My job at a state Department of Transportation was to review landscape plans, provide technical advice for anything related to landscapes, write contract specifications for planting and grassing, write maintenance specifications and work plans, and create statewide policies for roadside projects and permits. The Department had about 4500-personnel statewide, including many civil engineers and ecologists as well as external consultant designers. I reviewed about three hundred projects a year.
I was also on the state Soil and Water Conservation Commission’s technical advisory committee for several years, working on changes to the GREEN BOOK—the erosion control manual for the state. Several new stream and wetland laws were in their infancy during this time.
My background is in landscape architecture with a strong emphasis on horticulture. I did a lot of industrial campus plans and municipal work before coming to the Department, and I worked, early in my career, on large-scale planting and irrigation plans. I did some residential work, too. I got to know the green industry and gained practical experience in how to keep plants alive and maintain them. You get to know plant species after specifying several hundred of them on a single site!
During my time at the DOT I reviewed over eighty riparian mitigation projects. My review process evolved with each experience. Our section, Maintenance, was called into roadside restoration work initially during a crisis. There were active consent orders on nineteen stream disturbance violations in north, south, and central Georgia—just as budgets had been slashed and all the environmental consultant contracts were closed. Our section was asked to write the specs, rework the plans, procure the plant material, train the asphalt/pothole crews, layout the sites, accept the plant material, supervise the installation crews, monitor the results, and write the maintenance instructions for the restoration planting—all within about a month and a half—all nineteen sites. A lot of things had gone wrong, and we were asked to come in and fix them quickly.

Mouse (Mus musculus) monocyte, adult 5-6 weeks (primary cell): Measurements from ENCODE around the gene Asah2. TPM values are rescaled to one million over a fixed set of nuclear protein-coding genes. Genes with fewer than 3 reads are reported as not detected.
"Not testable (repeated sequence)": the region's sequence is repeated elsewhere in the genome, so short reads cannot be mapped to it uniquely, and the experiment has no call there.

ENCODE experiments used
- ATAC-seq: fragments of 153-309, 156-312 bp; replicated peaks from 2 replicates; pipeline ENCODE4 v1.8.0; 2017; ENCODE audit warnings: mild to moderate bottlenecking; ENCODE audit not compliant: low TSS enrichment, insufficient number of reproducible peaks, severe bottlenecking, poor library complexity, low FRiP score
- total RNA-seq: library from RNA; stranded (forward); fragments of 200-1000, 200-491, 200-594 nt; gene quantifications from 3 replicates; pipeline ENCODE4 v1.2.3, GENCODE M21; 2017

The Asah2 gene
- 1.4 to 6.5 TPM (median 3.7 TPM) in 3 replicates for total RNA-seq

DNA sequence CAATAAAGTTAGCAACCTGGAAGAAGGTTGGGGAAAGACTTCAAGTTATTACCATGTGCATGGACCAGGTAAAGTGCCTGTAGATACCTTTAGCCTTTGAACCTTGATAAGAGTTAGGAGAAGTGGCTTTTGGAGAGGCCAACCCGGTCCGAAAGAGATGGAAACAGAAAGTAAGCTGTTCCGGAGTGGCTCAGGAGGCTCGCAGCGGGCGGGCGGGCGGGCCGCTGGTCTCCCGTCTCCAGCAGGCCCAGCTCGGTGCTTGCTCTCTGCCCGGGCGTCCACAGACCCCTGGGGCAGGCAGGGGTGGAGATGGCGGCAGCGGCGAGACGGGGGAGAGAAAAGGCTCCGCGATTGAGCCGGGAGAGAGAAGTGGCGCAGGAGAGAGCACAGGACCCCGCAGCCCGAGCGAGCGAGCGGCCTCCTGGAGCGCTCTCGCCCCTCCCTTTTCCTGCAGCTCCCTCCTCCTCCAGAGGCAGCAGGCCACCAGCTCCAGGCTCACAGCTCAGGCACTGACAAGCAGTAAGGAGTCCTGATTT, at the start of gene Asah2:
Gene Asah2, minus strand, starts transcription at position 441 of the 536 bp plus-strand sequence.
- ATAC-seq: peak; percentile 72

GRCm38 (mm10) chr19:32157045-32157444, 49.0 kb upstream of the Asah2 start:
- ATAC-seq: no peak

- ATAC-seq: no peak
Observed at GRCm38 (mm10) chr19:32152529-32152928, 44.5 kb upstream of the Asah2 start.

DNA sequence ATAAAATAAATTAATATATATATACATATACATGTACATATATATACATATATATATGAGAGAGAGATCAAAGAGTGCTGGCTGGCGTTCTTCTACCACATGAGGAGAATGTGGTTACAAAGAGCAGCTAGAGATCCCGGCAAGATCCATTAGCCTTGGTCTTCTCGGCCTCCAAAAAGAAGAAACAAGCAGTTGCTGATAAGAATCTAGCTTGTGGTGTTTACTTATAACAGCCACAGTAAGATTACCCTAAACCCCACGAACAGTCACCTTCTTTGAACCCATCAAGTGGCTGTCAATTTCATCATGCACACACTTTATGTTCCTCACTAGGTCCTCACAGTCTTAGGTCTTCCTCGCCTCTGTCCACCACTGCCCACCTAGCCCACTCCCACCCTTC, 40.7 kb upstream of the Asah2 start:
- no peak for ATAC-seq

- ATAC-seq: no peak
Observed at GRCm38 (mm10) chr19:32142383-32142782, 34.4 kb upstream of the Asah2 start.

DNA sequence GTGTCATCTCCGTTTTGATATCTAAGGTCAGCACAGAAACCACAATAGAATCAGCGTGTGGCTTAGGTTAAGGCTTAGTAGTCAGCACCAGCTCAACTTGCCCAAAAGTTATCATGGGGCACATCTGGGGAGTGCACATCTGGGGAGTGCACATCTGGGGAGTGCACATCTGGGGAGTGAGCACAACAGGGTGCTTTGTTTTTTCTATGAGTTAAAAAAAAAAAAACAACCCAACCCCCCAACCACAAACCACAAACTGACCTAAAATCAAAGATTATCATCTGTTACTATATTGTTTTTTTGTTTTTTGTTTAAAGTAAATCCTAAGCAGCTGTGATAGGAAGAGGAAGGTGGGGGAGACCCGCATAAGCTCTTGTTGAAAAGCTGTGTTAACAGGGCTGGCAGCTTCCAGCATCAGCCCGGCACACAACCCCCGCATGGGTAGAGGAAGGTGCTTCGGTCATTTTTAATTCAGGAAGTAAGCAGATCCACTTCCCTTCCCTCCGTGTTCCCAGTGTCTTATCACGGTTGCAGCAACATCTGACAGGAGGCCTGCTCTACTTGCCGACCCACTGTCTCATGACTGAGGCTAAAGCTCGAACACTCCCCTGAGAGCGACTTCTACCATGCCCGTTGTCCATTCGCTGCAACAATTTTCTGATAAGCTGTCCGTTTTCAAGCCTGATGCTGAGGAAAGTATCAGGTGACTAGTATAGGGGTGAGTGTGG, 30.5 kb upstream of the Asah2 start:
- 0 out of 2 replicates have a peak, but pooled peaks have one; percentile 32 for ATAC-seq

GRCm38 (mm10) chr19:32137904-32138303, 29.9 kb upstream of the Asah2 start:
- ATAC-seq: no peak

We learned a lot in the process. We rewrote our standard planting specifications. We learned how important is was to connect with the district and area field inspection engineers and provided plain-language instruction to help in monitor contract installation and maintenance requirements.
The department-wide plan development process was eventually adapted to include landscape architectural review of mitigation proposals early in the design phase. A single project manager was assigned to each road project. The Environmental Services division amended their protocol to include the landscape architecture section’s input and review of landscape mitigation plans. Later, I provided internal and external training classes based on common issues encountered in the plan reviews. As a result, our new stream relocation and disturbed buffer restoration process helped expedite road projects and save a lot of money. The consent orders were lifted and we didn’t have any new EPD violations.
What do I want to tell you about restoration planting?
It’s simple to do a restoration/planting/mitigation plan for roadside stream relocation projects. All you do is seed a native riparian seed mix over the disturbed area and then, during the dormant season, plant native bare root seedlings eight feet on center. This is the least expensive, most self-sustaining way to establish a welcome mat for natural succession.
The devil is in the details, though!
I want to share as much as I can with you about what I learned, but you can find more detailed information in my Advanced Guide to Environmental Mitigation eBook. I would love to hear your comments and about your restoration stories and experiences, too.